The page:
Copy, right? or Copyright?

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The copyright laws right now are very vague with online material and have room for a lot of discrepancies, but I feel there is a moral sense to help our students know right from wrong. I’ve recently been doing a project with my students that has them showing their understanding from the unit in the format of a graphic novel. MANY of them were in disbelief when I didn’t accept their first drafts. Quite a few groups were able to locate where they got their information and pictures from. They did a great job of gathering the information and putting it into their own words, but straight out took the pictures in their project from various sites without knowing if it was ok to use. They didn’t even think twice about it.

We talked about copyright and why is it not ok to just take pictures from someone’s site and use it without permission. I gave them the example of the family in Missouri that were surprised to find out that their Christmas photo was being used for advertisements in the Czech Republic and the fashion student that discovered her photo on a line of clothing. They could all see that it was wrong to take something without permission and mass reproduce it, or reproduce it for profit, but we totally fine with taking something if it was: 1) for a school related purpose and/or 2) going to be altered.

Lawrence Lessig says it best in his video: Re-examining the Remix, “We are different from our kids. We made mixed tapes, they remix music. We watched TV, they make TV.” Should we have the right to use content online to recreate new material to help us interpret and understand the world around us? Kids in my class today think so.

Musicians are horrible at this. Music artist have been sampling bits and pieces from each other for over 200 years. What makes it ok for them? Why can someone today throw a little bit of Chopin into their rap song and it’s acceptable? Why can’t someone be able to find pictures online and use it to create something new? This is the tricky part of copy right law that’s getting a lot of people into trouble.

I looked closely at creative commons and discussed the different levels of usage and what they meant with my students. They went back over their projects and used photos that were deemed ok to use. Quite a few of the students went a different route. In order to be safe they either used photobooth or another program to push themselves creatively and make their own pics that went along with the topic.

I feel that I do have an obligation in my classroom to make my students look at where they are getting their information, assess what’s fair to use, and give credit to those who let you use it. Getting the students to think about this is a huge step for my current class. I remind them over and over that it’s better to be safe than sorry.

5 thoughts on “Copy, right? or Copyright?

  1. Hi Jo! I agree that we need to get students thinking more about this, and I feel it is part of my job to help them do this as well. I teach second grade and right now I am trying to find the best way to approach this so it makes sense to 7 and 8 year olds. We recently completed a project on Japan and the students chose images from the Internet to enhance their projects. This is the second year my team has completed this project with the students, but we haven’t discussed copyright or fair use before. This course has made me realize that we really need to discuss this with our students starting as early as possible. I am now working backwards with my students and we are taking a look at the images they used in their projects. It’s turned out to be a great place to start the discussion of copyright with my second graders.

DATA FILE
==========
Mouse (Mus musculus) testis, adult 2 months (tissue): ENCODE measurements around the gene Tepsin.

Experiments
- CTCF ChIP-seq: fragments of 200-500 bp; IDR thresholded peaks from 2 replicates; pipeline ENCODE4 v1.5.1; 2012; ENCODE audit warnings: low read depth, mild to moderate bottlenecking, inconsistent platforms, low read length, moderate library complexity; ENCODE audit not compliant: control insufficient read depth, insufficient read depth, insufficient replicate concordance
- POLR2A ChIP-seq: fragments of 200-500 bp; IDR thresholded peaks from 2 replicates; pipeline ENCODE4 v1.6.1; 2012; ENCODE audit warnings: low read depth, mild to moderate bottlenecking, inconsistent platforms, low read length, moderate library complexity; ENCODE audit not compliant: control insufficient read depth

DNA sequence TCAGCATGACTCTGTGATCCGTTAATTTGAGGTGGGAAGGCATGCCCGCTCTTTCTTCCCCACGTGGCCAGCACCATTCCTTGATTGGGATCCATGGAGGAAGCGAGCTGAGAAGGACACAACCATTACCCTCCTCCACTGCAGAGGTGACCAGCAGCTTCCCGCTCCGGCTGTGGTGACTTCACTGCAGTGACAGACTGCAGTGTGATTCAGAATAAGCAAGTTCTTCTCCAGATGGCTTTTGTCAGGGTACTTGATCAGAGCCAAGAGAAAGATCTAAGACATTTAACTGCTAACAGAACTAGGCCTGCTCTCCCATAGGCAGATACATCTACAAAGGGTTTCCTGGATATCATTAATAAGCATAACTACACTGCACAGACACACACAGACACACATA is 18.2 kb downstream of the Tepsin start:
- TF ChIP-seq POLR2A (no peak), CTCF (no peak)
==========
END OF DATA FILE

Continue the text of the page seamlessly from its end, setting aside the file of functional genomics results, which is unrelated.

• It’s great to hear that you’re starting with second grade students. I too believe the younger we have them thinking about what pictures they’re grabbing the more it will become ingrained in them. This would also need to be a school wide policy that supports this in each classroom.

  2. Hi Joe, I enjoyed reading your blog post, and it sparked a few thoughts in me. I liked how you were incorporating a discussion about these issues into your class. It’s interesting to see how the students differentiate what they are using the pictures for from businesses and such, because while that may be true up to a point, with the ease of publishing online these days, they might nevertheless offend, even if they didn’t profit from it. From a politeness perspective, I saw one interesting idea from a teacher, who had students upload all the pictures from a school trip to a common directory. Then when students made videos about the trip, they could use each others’ photos, but they had to give attribution. This made them a bit more motivated to give attribution (when the author might be sitting right next to them), and appreciate more how it is nice to give credit. Just a simple idea to introduce this idea of ownership and asking for permission.

  3. I like the idea of having them attribute each other’s pics. I’m definitely going to use that after our class camping trip next fall. Start with personal work and people they know and then move to faceless others on the web. Thanks.

  4. Joe, I really like the links you included that show how people’s images are being used worldwide without permission, even by large companies. I occasionally upload my photos to Flickr and mark them all for sharing except ones that I am in! I’d prefer that I’m in the know if someone wants to splash my image everywhere! Of course, education is the only way to help motivate students and others to legally reuse images found on the web.

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